I am very excited to be a member of the Next Level Performance Leadership Group, which was founded by my Crossfit mentor, Mycal Anders and meets monthly. He is a former Marine with an MBA who is a leadership instructor and Crossfit gym owner. The Leadership Group meets monthly and is composed of “faces” that I regularly see at the gym. When I first joined, I was shocked to discover that these “faces” are highly accomplished in their chosen fields.
Why should I have been surprised? Only Type A people gravitate to Crossfit. Type A people have the discipline and persistence necessary to succeed with Crossfit. It is only natural that they would carry these traits to their professional lives. But the intense drive to succeed carries with it some liability. As a result, each meeting usually tackles the personal issues from a volunteer who agrees to expose his or her liability in exchange for advice from the group. Exposing one’s fragile ego to extreme vulnerability is no easy thing to do and I commend the bravery of every volunteer who has done it.
Liabilities that are exposed always turn out to be far from unique. Almost everyone in the group has faced the exact same issues! This week, a member of the group volunteered for “deep work.” This was a highly accomplished individual who confessed to suffering from lack of confidence, a plague of negative thoughts, inability to sleep and anxiety over perceived threats. Interestingly, Mycal began the meeting with a quote from Ed Mylett, who is an entrepreneur, best-selling author and peak performance coach. He wrote on the quote on the white board: “Don’t Give Up for One More Day.” Uncannily this turned out to be directly tied to the “deep work” discussion.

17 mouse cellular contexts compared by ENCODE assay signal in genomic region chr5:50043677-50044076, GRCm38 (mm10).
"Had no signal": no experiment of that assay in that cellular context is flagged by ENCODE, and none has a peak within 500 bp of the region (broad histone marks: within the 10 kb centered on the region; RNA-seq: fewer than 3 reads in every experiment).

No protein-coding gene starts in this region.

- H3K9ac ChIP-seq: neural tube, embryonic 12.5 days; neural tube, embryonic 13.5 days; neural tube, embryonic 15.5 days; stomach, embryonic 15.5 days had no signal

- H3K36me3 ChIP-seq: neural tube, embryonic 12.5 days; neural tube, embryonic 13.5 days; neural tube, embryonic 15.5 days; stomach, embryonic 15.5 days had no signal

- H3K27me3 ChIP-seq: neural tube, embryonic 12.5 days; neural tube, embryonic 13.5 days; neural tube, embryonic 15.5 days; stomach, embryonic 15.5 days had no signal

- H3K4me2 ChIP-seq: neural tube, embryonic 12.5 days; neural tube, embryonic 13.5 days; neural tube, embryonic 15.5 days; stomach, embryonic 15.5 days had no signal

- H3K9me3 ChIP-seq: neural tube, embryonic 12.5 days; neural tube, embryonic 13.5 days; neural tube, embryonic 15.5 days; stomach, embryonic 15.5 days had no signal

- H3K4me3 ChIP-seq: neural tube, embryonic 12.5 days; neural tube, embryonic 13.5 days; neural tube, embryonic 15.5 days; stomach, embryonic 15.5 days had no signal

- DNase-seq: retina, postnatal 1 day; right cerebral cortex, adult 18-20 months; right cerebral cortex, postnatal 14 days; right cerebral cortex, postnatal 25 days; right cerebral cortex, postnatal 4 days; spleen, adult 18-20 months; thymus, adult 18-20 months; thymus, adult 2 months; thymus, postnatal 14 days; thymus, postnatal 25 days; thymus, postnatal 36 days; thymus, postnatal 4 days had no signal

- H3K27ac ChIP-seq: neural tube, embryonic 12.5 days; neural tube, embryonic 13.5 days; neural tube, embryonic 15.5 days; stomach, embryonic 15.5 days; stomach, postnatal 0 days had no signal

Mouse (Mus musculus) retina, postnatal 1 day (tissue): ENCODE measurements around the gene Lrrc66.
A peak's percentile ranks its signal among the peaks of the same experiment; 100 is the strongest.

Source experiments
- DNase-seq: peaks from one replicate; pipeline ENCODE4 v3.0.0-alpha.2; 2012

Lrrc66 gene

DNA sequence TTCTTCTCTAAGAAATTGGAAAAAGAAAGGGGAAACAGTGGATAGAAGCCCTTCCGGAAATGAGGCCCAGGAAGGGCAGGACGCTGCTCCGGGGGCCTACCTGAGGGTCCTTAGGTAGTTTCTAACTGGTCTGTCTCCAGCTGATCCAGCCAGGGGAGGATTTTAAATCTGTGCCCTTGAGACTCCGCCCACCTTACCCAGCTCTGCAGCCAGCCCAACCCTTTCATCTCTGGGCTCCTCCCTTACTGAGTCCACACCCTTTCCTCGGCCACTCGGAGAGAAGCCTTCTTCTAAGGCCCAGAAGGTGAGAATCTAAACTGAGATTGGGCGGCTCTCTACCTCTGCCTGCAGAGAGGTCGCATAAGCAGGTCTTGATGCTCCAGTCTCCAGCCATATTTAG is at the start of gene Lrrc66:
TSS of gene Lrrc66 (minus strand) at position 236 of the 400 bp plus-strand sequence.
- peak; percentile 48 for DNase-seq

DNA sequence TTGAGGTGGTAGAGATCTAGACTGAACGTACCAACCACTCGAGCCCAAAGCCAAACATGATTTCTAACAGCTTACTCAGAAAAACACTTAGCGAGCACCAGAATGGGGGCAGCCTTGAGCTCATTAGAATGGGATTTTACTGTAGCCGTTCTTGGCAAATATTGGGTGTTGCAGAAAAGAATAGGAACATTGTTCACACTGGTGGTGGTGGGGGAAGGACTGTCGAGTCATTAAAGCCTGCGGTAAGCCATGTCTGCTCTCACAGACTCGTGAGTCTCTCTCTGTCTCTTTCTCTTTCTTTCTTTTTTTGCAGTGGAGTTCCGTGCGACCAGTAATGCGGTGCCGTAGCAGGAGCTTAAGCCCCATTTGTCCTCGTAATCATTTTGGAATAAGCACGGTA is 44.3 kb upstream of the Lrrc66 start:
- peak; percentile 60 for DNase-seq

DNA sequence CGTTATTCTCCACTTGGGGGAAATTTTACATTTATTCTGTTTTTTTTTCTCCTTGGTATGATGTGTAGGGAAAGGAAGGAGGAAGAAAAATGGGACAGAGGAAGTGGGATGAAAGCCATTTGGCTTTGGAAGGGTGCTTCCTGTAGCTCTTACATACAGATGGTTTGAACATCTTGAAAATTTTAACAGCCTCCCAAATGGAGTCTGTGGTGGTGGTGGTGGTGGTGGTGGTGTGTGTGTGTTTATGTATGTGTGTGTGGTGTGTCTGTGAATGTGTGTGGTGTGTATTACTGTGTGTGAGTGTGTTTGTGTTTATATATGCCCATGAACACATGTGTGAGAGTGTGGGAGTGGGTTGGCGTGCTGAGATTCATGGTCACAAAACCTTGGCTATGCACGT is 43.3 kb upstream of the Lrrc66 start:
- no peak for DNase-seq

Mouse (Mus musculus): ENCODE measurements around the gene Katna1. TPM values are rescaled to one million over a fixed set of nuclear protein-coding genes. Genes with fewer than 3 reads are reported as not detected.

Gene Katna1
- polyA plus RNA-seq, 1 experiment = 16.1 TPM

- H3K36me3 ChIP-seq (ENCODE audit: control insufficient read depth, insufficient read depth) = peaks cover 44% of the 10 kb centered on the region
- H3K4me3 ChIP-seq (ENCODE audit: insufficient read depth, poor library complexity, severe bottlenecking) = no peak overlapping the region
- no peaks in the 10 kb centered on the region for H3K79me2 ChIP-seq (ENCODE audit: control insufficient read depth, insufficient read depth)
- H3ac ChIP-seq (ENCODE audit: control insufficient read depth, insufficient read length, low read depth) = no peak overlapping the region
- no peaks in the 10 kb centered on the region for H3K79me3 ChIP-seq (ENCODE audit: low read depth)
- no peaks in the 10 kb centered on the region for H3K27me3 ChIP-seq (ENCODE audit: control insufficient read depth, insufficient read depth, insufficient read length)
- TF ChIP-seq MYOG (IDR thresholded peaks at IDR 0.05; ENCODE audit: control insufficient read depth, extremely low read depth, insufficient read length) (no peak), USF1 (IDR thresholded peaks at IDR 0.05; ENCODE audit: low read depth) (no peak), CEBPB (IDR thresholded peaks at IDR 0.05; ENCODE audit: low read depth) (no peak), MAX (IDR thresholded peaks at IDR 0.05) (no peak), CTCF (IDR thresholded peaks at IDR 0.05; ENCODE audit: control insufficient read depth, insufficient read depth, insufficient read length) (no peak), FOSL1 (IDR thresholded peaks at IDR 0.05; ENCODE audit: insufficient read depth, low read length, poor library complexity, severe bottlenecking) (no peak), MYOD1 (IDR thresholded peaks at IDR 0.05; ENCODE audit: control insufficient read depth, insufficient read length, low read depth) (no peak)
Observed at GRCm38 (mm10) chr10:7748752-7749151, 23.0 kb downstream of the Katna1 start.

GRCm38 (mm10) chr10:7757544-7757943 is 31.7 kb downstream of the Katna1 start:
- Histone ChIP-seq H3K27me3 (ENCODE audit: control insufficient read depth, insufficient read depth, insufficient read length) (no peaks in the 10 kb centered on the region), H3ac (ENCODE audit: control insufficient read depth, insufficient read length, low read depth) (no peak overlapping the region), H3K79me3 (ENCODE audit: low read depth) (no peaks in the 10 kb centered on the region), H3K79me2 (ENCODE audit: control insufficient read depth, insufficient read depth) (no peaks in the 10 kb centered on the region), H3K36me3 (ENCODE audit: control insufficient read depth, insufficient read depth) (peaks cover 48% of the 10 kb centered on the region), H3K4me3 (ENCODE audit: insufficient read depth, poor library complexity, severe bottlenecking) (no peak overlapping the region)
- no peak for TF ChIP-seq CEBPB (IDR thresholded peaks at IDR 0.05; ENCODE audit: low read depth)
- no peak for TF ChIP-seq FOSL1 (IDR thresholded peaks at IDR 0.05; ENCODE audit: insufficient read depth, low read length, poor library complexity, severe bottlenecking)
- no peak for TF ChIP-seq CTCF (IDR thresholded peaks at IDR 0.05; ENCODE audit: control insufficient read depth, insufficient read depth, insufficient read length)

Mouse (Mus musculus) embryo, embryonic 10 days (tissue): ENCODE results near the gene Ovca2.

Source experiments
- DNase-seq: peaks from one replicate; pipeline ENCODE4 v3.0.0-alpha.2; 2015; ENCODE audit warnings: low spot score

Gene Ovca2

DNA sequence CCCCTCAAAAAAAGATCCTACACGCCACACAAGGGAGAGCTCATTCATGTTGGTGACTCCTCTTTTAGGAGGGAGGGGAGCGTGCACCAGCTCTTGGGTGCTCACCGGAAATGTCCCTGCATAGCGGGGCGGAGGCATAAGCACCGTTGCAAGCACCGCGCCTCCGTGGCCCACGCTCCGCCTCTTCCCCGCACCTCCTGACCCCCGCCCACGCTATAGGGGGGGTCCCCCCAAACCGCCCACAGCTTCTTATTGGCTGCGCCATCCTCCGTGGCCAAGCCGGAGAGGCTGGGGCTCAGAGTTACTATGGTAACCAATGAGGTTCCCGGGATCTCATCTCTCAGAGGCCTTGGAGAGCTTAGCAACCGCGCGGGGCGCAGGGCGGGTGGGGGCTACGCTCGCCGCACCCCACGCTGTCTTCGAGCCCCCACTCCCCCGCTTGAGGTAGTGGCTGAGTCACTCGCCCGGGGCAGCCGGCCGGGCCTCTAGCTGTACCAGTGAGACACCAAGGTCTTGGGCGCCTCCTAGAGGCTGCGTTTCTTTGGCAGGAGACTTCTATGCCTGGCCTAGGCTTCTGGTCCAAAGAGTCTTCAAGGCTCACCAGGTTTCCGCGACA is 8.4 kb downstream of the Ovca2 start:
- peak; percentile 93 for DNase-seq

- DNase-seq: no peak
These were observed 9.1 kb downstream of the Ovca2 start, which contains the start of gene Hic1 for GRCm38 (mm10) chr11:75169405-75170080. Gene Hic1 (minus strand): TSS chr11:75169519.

Fear and failure are first cousins, says Denis Waitley in his epic book Being the Best. He pointed out that a study conducted at the University of Michigan discovered that 60% of our fears are unwarranted and that another 20% have already become irrelevant past events. Another 10% are so petty that they cannot make any difference whatsoever. Out of all the fears only 4 or 5% are justified and real. I can personally testify from all my worrying in the past that the worst-case scenarios rarely happen. All of the anxiety and worrying usually turns out to be an embarrassing waste of emotion, sleep, and time.
Failure is inevitable in any endeavor, and it is not reasonable to expect that we will only experience success on our journey through life. In fact, without failure we would never even appreciate our success! Many people can’t cope with failure and give up when the journey turns sour. Perhaps one key to success lies with the ability to handle failure.
“To handle failure, you need to know how to handle fear,” says Denis Waitley. Denis pointed out in his book that Thomas Edison’s ability to handle disappointment and failure is unparalleled in the history of science. He failed 5000 times trying to find a suitable filament for his electric light bulb. Do you know what he said? “I succeeded in learning 5000 different things that would not work.” Thomas Edison also failed 25,000 times while trying to invent a storage battery. “Failure? I’m not a failure. I now know 25,000 ways not to make a battery.” Denis emphasizes that “To be the best you can be, never label lack of success as failure.”
In our society, there seems to be a great deal of needless angst and anxiety that arises from negative self-talk inside our heads. Almost everyone has encountered this. Too often negative self-talk has been engraved in our minds by well-meaning parents, teachers, or peers. We become our own worst enemies. Isn’t it interesting that we never seem to focus on our positive traits or great achievements? We do not see ourselves in a realistic and balanced way. Perhaps it is human nature to let the negative dominate our self-talk. We have to learn how to talk to ourselves!